Main Activities in Science Policy and Management

Haim Harari became head of the Department of Science Teaching at the Weizmann Institute at age 29 and Dean of the Feinberg Graduate School of the Weizmann Institute, in 1972, at age 31, serving till 1978.

 

In 1976 he was appointed a member of the Council of Higher Education, the supreme body in charge of accreditation of Institutions of Higher Education in Israel. In 1979 he was elected as Chairman of the Planning and Budgeting Committee (PBC) of the Council of Higher Education, serving two terms until 1985. The PBC has the full authority of distributing the entire Israeli Government budget for Higher Education and basic Research to all Academic Institutions in Israel. It also has the authority to approve or prevent the establishment of new Faculties, Schools and Departments in Universities and other Academic Institutions, based on budgetary considerations and national needs.

 

During his two terms, the PBC initiated numerous activities, which left their mark on Israel’s academic system. Among them: the creation of the first university computer network, second only to the USA; the first forecast of national needs in various academic professions, accompanied by expansion or reduction in size of corresponding professional academic schools; expansion of engineering and computer science schools, laying the foundation many of the achievements of to Israel's high-tech industry; conversion of some Teachers Colleges to Academic Institutions and closing of others; expansion of the Israel National Science Foundation at a time of rapidly diminishing Higher Education budgets; doubling of university tuition accompanied by generous fellowships to students willing to help an underprivileged child through the Perach mentoring project; establishment of a first Veterinary School and a new Dental School; first-time academic programs in topics such as social work, paramedical professions, accounting, visual arts, and music; Establishing the independent or semi-independent status of separate Institute for Desert Research, the Eilat inter-university institute of marine science, and the Israel academic center in Cairo, All of these were achieved at a time when the annual inflation rate was ranging between 100% and 400%, budgets had to be updated on a weekly basis and Government support was continuously slashed.

 

In 1988 Harari was elected President of the Weizmann Institute, serving in this position for 13 years, leaving office of his own decision in 2001. During his years in office, the Institute entered numerous new scientific fields and projects, built several dozen new buildings, and raised over one Billion Dollars in philanthropic money. The endowment of the Institute quadrupled in these years, exceeding half a billion dollars.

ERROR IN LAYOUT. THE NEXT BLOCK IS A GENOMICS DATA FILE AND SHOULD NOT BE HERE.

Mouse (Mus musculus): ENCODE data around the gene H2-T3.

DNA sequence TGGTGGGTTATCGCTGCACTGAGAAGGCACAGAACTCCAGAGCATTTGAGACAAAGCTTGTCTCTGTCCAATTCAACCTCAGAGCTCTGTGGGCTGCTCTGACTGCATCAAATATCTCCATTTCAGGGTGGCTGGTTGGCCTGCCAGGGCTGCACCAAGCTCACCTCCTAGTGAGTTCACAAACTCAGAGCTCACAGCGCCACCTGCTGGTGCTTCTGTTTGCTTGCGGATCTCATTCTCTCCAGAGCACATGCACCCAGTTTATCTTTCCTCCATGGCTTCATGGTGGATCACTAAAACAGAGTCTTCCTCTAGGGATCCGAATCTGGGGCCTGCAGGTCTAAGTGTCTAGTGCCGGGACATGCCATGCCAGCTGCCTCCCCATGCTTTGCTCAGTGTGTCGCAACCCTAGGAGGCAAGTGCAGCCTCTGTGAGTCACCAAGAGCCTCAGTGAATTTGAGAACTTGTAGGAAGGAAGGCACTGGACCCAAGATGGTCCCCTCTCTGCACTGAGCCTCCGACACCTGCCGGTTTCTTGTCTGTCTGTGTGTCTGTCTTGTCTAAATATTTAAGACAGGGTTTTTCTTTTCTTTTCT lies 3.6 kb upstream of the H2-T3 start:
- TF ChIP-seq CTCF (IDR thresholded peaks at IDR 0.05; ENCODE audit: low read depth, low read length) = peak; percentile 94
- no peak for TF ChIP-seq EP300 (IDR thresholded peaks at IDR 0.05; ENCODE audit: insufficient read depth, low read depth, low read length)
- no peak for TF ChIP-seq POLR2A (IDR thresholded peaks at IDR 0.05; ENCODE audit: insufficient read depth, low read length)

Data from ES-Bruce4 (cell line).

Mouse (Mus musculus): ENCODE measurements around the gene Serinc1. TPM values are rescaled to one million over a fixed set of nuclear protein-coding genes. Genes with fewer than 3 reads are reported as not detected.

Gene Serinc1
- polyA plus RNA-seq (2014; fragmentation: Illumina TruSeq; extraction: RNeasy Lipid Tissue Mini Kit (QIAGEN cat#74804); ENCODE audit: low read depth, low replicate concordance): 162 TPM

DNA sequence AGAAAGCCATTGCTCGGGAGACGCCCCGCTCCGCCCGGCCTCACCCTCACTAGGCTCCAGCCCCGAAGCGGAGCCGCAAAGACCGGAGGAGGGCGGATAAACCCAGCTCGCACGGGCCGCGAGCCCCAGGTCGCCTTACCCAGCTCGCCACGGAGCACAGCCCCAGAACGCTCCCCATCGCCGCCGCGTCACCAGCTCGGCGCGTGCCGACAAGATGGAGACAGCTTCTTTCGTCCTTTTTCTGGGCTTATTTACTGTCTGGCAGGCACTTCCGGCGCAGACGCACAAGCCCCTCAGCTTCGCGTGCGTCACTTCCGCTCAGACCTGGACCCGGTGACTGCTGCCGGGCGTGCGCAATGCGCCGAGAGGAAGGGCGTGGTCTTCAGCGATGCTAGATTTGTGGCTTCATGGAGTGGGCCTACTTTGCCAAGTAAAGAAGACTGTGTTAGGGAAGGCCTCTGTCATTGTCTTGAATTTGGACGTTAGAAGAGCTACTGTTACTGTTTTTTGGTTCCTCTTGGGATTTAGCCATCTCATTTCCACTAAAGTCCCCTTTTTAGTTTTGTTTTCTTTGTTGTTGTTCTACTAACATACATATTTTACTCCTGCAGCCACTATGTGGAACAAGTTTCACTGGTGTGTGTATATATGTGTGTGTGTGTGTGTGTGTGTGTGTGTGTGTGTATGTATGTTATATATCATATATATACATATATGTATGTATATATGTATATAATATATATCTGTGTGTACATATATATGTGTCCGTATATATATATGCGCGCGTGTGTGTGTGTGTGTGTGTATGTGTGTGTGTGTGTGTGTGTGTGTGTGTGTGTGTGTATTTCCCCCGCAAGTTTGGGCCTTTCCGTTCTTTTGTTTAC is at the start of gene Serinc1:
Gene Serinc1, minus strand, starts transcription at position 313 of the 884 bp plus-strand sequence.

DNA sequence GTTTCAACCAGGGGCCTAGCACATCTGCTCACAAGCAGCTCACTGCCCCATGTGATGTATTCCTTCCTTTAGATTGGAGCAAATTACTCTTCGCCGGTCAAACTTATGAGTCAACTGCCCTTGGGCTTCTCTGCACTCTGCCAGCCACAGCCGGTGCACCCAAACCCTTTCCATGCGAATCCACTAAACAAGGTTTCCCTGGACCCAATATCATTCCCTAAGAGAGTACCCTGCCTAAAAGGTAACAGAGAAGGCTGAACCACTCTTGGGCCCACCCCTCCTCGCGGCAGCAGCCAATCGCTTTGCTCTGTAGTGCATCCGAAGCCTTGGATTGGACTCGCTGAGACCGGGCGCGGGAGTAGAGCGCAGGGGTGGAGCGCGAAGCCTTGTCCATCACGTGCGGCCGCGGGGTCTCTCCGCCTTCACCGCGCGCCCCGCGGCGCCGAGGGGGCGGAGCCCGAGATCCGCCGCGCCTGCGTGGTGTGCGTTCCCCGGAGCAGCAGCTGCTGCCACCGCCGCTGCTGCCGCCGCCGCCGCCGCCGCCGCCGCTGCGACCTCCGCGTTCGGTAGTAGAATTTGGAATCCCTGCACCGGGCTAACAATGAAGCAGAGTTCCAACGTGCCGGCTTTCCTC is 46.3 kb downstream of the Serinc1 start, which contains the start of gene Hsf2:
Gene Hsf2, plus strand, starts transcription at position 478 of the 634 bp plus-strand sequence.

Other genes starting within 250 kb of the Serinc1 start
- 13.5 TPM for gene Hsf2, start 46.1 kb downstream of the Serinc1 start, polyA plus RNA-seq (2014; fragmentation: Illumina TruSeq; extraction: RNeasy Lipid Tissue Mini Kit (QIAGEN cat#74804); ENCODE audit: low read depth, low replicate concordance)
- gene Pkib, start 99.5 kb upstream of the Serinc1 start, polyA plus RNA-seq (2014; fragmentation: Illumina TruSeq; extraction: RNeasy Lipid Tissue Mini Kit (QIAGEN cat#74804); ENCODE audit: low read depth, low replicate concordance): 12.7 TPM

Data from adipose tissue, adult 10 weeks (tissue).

Major investments and recruitments were made in semi-conductor physics, brain imaging, computer science, nano-chemistry, molecular genetics, environmental science, bioinformatics, magnetic resonance studies, optical science, cancer research, structural biology, and other research areas. The royalty stream from sales of products patented by the Weizmann Institute exceeded (in absolute numbers) that of Harvard, Stanford, M.I.T. or Princeton, in spite of the huge mismatch in the relative sizes. This has been achieved without sacrificing the notion that the Weizmann Institute continues to be an Institute of Basic Research.

 

The Institute has been opened to the Israeli and the international public with the establishment of a Visitor Center, an outdoor Science Museum ("Clore Garden of Science"), a museum in the historic Weizmann house, self-guided tours of campus facilities, festive public science “happenings” on major holidays and numerous science education activities for the general public.

 

Upon leaving the Presidency of the Weizmann Institute, Harari initiated the creation of two new independent legal entities, both within the world of the Weizmann Institute. In 1999 he founded and became the Chairman of the Board of the newly established Davidson Institute of Science Education, dealing with all aspects of science education for teachers, pre-college school students, and the general public. He is also the founding Chairman of the Management Committee of the newly established Weizmann Global Endowment Management Trust in New York, an organization managing the endowments of the various independent international bodies which are supporting the Weizmann Institute.

 

In 2006 Harari has been approached by the Austrian scientific community in order to help create, near Vienna, an entirely new Institute of basic Research, largely modeled along the lines of the Weizmann Institute. He chaired the International Committee that established the blueprint for the new Institute, contributed significantly to the preparation of a law enacted by Parliament, defining the structure of the new Institute, was elected to its first Board of Trustees, appointed Chair of the Executive Committee of the Board and Chair of the Search Committee for the first president and served, from December 2006 till September 2009, as the person holding the responsibility of an acting president, during the creation of the Institute. In September 2009, Professor Tom Henzinger became the first president of the Institute of Science and Technology Austria and Harari remains as chair of the Executive Committee of the Board of Trustees.

 

At different other times, he has been asked to advise organizations and governments, including Brazil and China, planning to establish a variety of new scientific institutions.

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